Tsar Michael suffered from a progressive leg injury (a consequence of a horse accident early in his life), which resulted in his not being able to walk towards the end of his life. He was a gentle and pious prince who gave little trouble to anyone and effaced himself behind his counsellors. Sometimes they were relatively honest and capable men like his father; sometimes they were corrupted and bigoted, like the Saltykov relatives of his mother. He was married three times. He first became engaged to Maria Ivanovna Khlopova via a brideshow in 1616, where she changed her name to Anastasia.[4] She quickly grew ill and after six weeks of marige, was deported to Siberia.[4] Michael maintained a strong affection towards her and vowed to never marry.[4] He was married off to Princess Maria Vladimirovna Dolgorukova in 1624, but she became ill, and died in early 1625, only four months after the marriage.[5] In 1626, he married Eudoxia Streshneva (1608–1645), who bore him 10 children, of whom four reached adulthood: the future Tsar Alexis and the Tsarevnas Irina, Anna, and Tatyana. Michael's failure to wed his eldest daughter, Irina, with Count Valdemar Christian of Schleswig-Holstein, a morganatic son of King Christian IV of Denmark, in consequence of the refusal of the latter to accept Orthodoxy, so deeply afflicted him as to contribute to bringing about his death. Tsar Michael fell ill in April 1645, with scurvy, dropsy, and probably depression. His doctors prescribed purgatives which did not improve his condition; and after fainting in church on 12 July, he died on 23 July 1645.[6]

Michael's governments[edit]

Sixteen-year-old Michael being offered the crown at the Ipatiev Monastery in 1613, painting by Grigory Ugryumov
Michael offered Monomakh's Cap and scepter by Kuzma Minin, protected by Dmitry Pozharsky
Silver coin: 1 ruble depicting Nikolai II Romanov (1913). On the obverse of the coin features two rulers: left Emperor Nikolai II in military uniform of the life guards of the 4th infantry regiment of the Imperial family, right Michael I in Royal robes and Monomakh's Cap. Portraits made in a circular frame around of a Greek ornament.

The two government offices (prikazes) that were most important politically were the Posolsky Prikaz ("Foreign Office") and the Razryadny Prikaz (a Duma chancellery and a personnel department for both central and provincial administration including military command). Those offices could be pivotal in struggles between boyar factions, so they were traditionally headed not by boyars but by dyaki (professional clerks).

The first head of the Posolsky Prikaz under Michael was Pyotr Tretyakov until his death in 1618; he conducted a policy of allying with Sweden against Poland. The next, Ivan Gramotin had a reputation for being a Polonophile; this appointment was necessary to bring forth Filaret's release from captivity. In the mid-1620s Filaret began preparations for war with Poland; Gramotin fell into disfavour and was dismissed and exiled in 1626. The same fate was shared by Efim Telepnev in 1630 and Fyodor Likhachov in 1631 – they too tried to mitigate Filaret's belligerent approach. Ivan Gryazev, appointed in 1632, was promoted from the second rank of the bureaucracy to carry out Filaret's orders. After the deaths of Filaret and Gryazev, the post was once again assumed by Gramotin in 1634, and after his retirement in 1635, by Likhachov, who undertook a general course of pacification.

The Razryadny Prikaz was first headed by Sydavny Vasilyev; Filaret replaced him with his fellow in captivity Tomilo Lugovskoy, but the latter somehow provoked Filaret's anger and was sent into exile. In 1623, Fyodor Likhachov was appointed head of the prikaz until his move to the Posolsky Prikaz, and, in 1630, the Razryad was given to Ivan Gavrenev, an outstanding administrator who held this post for 30 years.

Three other key offices were the Streletsky Prikaz (in charge of the streltsy, regiments who served as Moscow's garrison), the Prikaz bolshoy kazny, minister of the treasury, and the Aptekarsky Prikaz ("Pharmacy Office", a de facto ministry of health, most particularly the tsar's health). After Filaret's arrival, their former heads were sent away from Moscow, and all three given to Ivan Cherkassky (Filaret's nephew), who proved to be an able and competent administrator and was a de facto prime minister until his death in 1642. Fyodor Sheremetev, who had succeeded to all of Cherkassky's posts was a rather weak figure; real power lay in the hands of a court marshal, Alexey Lvov.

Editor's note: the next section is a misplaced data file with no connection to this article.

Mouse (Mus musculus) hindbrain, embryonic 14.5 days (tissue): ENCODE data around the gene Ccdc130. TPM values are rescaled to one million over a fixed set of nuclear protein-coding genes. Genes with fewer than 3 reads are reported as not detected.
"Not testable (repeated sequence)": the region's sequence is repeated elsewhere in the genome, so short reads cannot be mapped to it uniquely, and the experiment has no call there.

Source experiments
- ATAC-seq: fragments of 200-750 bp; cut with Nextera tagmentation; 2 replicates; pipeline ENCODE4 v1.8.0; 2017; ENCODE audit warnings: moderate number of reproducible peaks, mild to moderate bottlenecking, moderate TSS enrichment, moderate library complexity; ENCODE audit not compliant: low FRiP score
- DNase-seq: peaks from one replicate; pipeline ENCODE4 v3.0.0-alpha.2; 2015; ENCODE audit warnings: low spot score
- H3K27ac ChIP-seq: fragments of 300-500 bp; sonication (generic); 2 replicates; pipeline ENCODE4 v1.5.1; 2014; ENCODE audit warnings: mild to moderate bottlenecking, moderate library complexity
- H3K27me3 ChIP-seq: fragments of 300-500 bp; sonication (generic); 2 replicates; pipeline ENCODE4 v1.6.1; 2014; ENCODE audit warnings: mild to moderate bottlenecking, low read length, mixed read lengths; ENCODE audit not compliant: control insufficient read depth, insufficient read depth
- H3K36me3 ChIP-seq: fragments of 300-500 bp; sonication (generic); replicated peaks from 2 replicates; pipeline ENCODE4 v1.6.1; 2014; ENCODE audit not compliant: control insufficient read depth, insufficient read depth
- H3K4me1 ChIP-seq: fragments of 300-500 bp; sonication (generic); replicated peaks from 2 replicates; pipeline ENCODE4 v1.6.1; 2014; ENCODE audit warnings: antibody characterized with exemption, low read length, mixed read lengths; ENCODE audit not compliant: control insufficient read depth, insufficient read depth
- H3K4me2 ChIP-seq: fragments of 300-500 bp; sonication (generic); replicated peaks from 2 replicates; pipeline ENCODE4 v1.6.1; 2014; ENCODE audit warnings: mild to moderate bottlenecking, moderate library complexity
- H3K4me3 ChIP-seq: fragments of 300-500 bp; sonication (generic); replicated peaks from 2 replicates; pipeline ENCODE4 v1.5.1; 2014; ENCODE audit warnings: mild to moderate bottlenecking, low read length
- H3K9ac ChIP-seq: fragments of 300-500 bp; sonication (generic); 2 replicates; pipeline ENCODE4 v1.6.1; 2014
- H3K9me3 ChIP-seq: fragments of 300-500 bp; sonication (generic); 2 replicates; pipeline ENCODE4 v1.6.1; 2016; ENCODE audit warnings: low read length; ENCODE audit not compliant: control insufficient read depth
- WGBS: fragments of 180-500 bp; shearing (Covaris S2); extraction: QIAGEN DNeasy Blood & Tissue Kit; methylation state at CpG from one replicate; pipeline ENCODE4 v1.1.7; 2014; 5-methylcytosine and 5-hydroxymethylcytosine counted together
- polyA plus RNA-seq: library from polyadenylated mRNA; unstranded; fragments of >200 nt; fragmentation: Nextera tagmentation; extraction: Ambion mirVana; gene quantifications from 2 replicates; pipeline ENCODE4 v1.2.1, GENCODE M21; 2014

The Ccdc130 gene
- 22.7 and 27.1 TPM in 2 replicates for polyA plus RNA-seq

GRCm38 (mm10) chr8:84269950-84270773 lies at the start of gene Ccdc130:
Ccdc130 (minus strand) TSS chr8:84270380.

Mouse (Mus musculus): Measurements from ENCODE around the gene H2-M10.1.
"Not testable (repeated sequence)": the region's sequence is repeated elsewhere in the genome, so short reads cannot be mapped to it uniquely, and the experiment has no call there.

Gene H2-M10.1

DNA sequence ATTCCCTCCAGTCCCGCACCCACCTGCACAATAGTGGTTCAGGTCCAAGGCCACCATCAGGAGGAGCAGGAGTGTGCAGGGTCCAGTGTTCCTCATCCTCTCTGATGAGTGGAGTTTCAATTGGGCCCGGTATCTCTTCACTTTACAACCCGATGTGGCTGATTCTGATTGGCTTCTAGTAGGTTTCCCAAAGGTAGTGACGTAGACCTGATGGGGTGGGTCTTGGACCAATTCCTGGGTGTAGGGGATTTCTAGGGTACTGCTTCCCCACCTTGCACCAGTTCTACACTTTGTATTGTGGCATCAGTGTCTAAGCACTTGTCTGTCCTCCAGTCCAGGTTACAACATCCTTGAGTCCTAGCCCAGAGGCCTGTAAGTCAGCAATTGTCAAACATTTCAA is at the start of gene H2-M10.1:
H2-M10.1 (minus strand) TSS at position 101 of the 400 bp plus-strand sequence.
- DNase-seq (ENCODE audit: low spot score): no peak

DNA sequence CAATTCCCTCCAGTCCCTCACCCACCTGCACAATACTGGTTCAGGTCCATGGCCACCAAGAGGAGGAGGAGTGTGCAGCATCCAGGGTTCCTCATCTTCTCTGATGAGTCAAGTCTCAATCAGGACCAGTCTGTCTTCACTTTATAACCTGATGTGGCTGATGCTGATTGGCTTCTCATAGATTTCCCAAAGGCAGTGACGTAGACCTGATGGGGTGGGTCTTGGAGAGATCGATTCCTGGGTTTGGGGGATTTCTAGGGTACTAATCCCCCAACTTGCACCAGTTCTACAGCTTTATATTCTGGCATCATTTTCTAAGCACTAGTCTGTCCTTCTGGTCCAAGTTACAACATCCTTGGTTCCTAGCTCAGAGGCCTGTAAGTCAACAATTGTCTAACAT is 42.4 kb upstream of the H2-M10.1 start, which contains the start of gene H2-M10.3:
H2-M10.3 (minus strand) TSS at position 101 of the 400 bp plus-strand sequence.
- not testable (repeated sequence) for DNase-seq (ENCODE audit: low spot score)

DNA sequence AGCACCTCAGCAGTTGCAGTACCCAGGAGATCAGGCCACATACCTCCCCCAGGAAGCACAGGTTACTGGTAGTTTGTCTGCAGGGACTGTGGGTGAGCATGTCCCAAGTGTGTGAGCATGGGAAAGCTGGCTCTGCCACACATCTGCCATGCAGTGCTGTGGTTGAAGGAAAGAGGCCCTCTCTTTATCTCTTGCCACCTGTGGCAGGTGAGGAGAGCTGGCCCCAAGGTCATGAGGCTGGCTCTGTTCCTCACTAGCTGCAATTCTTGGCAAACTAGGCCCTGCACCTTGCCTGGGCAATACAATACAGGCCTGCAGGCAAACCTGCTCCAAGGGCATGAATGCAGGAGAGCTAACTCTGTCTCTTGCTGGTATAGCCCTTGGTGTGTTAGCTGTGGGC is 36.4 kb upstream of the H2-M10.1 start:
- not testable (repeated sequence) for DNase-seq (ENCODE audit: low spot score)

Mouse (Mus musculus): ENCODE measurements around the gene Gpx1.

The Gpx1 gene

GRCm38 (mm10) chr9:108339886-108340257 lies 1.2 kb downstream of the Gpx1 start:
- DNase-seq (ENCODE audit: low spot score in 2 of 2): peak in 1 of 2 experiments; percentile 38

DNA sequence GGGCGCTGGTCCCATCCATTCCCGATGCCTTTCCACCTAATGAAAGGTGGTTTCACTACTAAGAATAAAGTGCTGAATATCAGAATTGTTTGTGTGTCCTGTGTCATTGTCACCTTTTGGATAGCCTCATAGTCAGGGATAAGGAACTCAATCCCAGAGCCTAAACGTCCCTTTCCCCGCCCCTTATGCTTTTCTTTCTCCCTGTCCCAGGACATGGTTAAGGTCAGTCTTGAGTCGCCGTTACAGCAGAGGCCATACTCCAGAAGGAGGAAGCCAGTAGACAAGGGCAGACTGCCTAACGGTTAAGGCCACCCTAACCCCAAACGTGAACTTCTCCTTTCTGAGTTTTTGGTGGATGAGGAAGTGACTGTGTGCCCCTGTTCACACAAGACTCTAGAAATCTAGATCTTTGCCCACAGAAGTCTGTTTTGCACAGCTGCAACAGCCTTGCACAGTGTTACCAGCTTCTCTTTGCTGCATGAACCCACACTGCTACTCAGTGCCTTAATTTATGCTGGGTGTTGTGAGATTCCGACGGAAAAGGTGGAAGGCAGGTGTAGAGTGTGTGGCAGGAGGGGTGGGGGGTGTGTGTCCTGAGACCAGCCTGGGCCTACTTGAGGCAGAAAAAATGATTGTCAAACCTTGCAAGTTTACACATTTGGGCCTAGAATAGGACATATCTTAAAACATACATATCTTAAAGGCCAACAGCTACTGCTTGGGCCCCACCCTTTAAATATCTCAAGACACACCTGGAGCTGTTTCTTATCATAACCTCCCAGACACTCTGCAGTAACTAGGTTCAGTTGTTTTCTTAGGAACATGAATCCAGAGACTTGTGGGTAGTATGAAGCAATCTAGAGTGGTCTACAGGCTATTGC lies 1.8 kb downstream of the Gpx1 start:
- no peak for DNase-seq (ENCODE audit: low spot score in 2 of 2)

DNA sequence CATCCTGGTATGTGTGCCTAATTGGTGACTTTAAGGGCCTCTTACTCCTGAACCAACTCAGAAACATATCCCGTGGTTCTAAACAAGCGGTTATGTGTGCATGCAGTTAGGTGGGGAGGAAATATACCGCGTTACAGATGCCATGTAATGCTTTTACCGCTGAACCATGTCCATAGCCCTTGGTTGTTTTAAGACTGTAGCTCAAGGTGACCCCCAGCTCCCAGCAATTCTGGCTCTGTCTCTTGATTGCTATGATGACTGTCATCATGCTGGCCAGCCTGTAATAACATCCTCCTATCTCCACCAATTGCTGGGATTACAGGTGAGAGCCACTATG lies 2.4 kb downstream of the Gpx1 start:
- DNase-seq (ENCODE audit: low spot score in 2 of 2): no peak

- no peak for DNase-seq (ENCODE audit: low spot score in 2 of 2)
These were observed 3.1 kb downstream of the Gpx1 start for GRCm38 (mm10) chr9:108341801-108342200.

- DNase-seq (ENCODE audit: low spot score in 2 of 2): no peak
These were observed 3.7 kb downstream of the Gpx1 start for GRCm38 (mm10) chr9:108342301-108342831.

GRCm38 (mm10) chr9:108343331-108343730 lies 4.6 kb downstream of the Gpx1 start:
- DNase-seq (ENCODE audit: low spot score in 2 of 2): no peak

From his marriage to Eudoxia Streshneva, Michael fathered the following 10 children, but according to Samuel Collins (physician, born 1619) Tsar Alexis had an older brother who died young.:[7]

Name Birth Death
Tsarevna Irina 22 April 1627 8 April 1679
Tsarevna Pelagia 17 August 1628 25 January 1629
Tsar Alexei I 19 March 1629 29 January 1676
Tsarevna Anna 14 July 1630 27 October 1692
Tsarevna Martha 19 August 1631 21 September 1632
Tsarevich Ivan 2 June 1633 10 January 1639
Tsarevna Sophia 30 September 1634 23 June 1636
Tsarevna Tatiana 5 January 1636 24 August 1706
Tsarevna Eudoxia 10 February 1637 10 February 1637
Tsarevich Vasili 14 March 1639 25 March 1639

See also[edit]


  1. ^ The Romanovs: Ruling Russia 1613–1917
  2. ^ a b c Dunning, Chester (2004). A Short History of Russia's First Civil War: The Time of Troubles and the Founding of the Romanov Dynasty. University Park: Pennsylvania State University Press. pp. 297–300. ISBN 0271024658.
  3. ^ a b Freeze, Gregory L. (2009). Russia: A History. Great Britain: Oxford University Press. pp. 73–75. ISBN 978-0-19-956041-7.
  4. ^ a b c d Montefiore, Simon Sebag (2016). The Romanovs: 1613-1918. Alfred A. Knopf. ISBN 978-0-307-26652-1.
  5. ^ Hughes, Lindsey (2008). The Romanovs: Ruling Russia, 1613–1917. Hambledon Continuum. p. 22. ISBN 978-1847252135. michael I of russia but she became ill.
  6. ^ Sebag Montefiore, Simon (2016). The Romanovs. United Kingdom: Weidenfeld & Nicolson. pp. 37–38.
  7. ^ [1] page 54.


  1. ^ It is possible Michael was also descended from Rurik if his paternal grandmother was a member of the Shuysky family, a cadet branch of the Rurik dynasty, a matter of uncertainty.

Further reading[edit]

  • Belyaev Ivan D. (1846) (in Russian). On the Russian army in the reign of Michael Feodorovich and after him, to the transformations made by Peter the Great (О русском войске в царствование Михаила Феодоровича и после его, до преобразований, сделанных Петром Великим) at Runivers.ru in DjVu and PDF formats.
  • Dukes, Paul. “Russia and the ‘General Crisis’ of the Seventeenth Century.” New Zealand Slavonic Journal, no. 2 (1974): 1–17. JSTOR 44732741.
  • Keep, J. L. H. “The Régime of Filaret 1619–1633.” The Slavonic and East European Review 38, no. 91 (1960): 334–360. JSTOR 4205172.
  • Michael Karpovich. “Church and State in Russian History.” The Russian Review 3, no. 2 (1944): 10–20. doi:10.2307/125405.
  • Orchard, G. Edward. “The Election of Michael Romanov.” The Slavonic and East European Review 67, no. 3 (1989): 378–402. JSTOR 4210028.
  • Sebag Montefiore, Simon. The Romanovs: 1613 to 1918. (Penguin Random House, 2016) ISBN 978-0307280510

External links[edit]

Regnal titles
Preceded by Tsar of Russia
Succeeded by